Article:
City Seed Final

Everything came together and CitySeed launched our first event on April 21st in preparation for Earth Day 2016! It was amazing to spend time with NYU peers planting microgreens and basil in up-cycled dining hall containers. We had a solid attendance; even Peter and the Dean of Tisch, Allyson Green, came and planted #CitySeeds! A reflection and photo slideshow of our first event is available on the home page of our website!


Our website highlights our inspiration for starting the company, as well as instructions for making your own #CitySeed, and a little about us and our mission. You can contact us through the website as well.

We are so lucky to have been a part of an amazing class with such insightful and innovative peers!  We appreciate all of the positive feedback and tips you have shared with us! Thank you so much!

Jacob Fertig (co founder and overall just an awesome human being) and I believe our company will continue to host events and develop our products! We are looking to speak with the NYU Office of Sustainability over the summer and plan ahead for next fall. In the mean time, check out our website for updates and follow us on Twitter and Instagram!


Idling Campaign: An Extension of George Pakenham’s Idle Threat

Reflecting on my final project and looking back on my previous posts, I realized there has been a slow development in my views. In the beginning, I felt that many of my posts were reaction posts to the shocking and horrific issues that we learned about for that week, as was the case of my first post “Deeply Upsetting.”  Then came posts that either talked about what I do in my own lifestyle to help the environment, or posts that shared my opinion on environmental news.  In my post ” A Floating Wasteland too Close to Home,” I realized how serious the issues were that we talked about and how easy it was for them to become a reality.  After that realization and having George as a guest speaker in class, I realized that “Activism” is one of the most proactive things we can do to combat the destruction of the natural world.  Thus, going into our final projects, I decided to leave my original idea of writing short plays on oil fracking to pursue assisting George with his social media campaign.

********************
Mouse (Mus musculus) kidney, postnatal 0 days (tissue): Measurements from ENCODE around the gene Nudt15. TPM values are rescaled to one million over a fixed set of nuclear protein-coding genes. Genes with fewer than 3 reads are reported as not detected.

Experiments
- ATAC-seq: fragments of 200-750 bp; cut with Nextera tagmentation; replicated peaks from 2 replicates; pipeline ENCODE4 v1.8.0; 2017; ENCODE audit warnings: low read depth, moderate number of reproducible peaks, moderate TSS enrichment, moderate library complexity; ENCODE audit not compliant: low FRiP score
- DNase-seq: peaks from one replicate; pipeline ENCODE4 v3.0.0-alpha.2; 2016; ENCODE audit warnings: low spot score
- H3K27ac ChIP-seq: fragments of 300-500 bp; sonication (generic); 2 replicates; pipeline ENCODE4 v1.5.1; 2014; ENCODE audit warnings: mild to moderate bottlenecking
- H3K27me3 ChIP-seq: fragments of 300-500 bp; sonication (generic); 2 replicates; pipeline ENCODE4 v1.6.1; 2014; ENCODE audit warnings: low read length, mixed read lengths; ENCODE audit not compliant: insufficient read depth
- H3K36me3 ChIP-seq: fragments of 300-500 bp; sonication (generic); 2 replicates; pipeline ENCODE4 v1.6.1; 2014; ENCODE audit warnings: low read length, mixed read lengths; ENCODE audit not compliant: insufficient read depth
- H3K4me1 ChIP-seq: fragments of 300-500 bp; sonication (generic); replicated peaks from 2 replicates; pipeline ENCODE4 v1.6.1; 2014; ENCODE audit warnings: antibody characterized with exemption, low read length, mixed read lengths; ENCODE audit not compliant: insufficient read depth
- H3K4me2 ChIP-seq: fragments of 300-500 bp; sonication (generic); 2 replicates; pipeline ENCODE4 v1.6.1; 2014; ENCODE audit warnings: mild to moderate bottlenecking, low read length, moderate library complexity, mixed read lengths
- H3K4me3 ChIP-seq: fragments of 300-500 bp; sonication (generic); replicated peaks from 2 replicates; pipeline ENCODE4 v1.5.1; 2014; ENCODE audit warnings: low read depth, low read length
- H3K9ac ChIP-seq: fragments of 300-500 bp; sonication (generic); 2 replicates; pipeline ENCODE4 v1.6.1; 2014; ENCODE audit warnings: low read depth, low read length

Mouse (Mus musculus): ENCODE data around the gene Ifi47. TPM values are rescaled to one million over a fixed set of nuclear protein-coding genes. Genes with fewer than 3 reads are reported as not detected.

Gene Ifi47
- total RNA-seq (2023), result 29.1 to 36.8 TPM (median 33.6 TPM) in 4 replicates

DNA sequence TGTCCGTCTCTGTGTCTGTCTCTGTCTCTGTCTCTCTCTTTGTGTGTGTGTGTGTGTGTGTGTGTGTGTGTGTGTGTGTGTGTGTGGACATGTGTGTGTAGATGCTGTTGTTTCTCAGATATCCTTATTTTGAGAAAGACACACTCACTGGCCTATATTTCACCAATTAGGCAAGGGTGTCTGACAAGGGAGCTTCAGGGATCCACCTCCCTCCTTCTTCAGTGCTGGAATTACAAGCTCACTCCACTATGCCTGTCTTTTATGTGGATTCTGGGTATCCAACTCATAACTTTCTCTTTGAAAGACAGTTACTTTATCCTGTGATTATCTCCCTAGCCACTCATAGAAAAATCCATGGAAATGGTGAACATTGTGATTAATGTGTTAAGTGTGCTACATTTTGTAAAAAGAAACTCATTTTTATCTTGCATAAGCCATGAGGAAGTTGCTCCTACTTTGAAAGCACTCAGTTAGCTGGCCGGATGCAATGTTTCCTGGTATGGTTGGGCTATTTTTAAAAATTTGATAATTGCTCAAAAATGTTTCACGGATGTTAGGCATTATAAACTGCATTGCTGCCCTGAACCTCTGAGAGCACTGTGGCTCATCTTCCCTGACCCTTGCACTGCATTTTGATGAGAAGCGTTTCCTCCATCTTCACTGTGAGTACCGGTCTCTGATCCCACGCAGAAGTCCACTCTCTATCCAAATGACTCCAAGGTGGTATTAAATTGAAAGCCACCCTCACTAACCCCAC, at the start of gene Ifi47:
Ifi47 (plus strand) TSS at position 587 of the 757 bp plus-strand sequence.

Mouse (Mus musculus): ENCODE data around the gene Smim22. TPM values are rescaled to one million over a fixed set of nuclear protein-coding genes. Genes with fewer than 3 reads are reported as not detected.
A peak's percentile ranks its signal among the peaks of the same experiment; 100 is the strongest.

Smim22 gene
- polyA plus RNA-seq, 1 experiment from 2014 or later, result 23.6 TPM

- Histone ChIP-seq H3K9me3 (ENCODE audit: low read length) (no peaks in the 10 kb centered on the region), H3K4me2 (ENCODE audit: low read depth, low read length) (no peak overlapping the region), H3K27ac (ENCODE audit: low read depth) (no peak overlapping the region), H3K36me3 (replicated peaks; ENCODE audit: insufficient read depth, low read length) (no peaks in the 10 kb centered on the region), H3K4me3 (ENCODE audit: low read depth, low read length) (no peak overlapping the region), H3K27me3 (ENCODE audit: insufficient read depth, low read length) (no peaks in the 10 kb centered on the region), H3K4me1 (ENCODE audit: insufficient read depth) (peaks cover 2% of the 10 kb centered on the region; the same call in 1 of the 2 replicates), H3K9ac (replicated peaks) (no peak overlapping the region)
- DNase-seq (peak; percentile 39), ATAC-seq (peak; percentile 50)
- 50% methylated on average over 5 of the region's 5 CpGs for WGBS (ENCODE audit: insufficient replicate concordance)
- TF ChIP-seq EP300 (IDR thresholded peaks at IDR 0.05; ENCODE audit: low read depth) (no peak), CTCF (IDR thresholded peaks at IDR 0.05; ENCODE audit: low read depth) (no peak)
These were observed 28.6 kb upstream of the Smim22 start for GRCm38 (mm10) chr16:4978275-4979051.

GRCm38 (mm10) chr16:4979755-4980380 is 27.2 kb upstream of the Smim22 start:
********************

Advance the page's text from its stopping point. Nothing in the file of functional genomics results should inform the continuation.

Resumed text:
On Tuesday May 3, 2016 Sam and I presented our final project to our Green World class. Our project shared our efforts in developing a social media campaign for George’s movie, Idle Threat, but also described our in-person flyer campaign and community outreach. We also included an educational section as a way to continue our agenda of educating people on idling and the senseless damage it causes.

Social Media Campaign

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The social media campaign was a crucial element to our project because it was an area where George’s movie needed the most support.  For any movement  or activist, social media is essential for getting word out to the public. Thus, Sam and I decided to do a campaign across two platforms, Twitter and Facebook.  We felt that both platforms would help us reach different audiences and that the form would force us to promote Geroge’s content in different ways. I took over the Twitter and Sam took over the Facebook. We received advice on how to manage social media accounts from a contact of George’s.  We both tried to diversify the content we put out to include news on Idle Threat, progress of the 717 bill, and environmental developments specific to idling.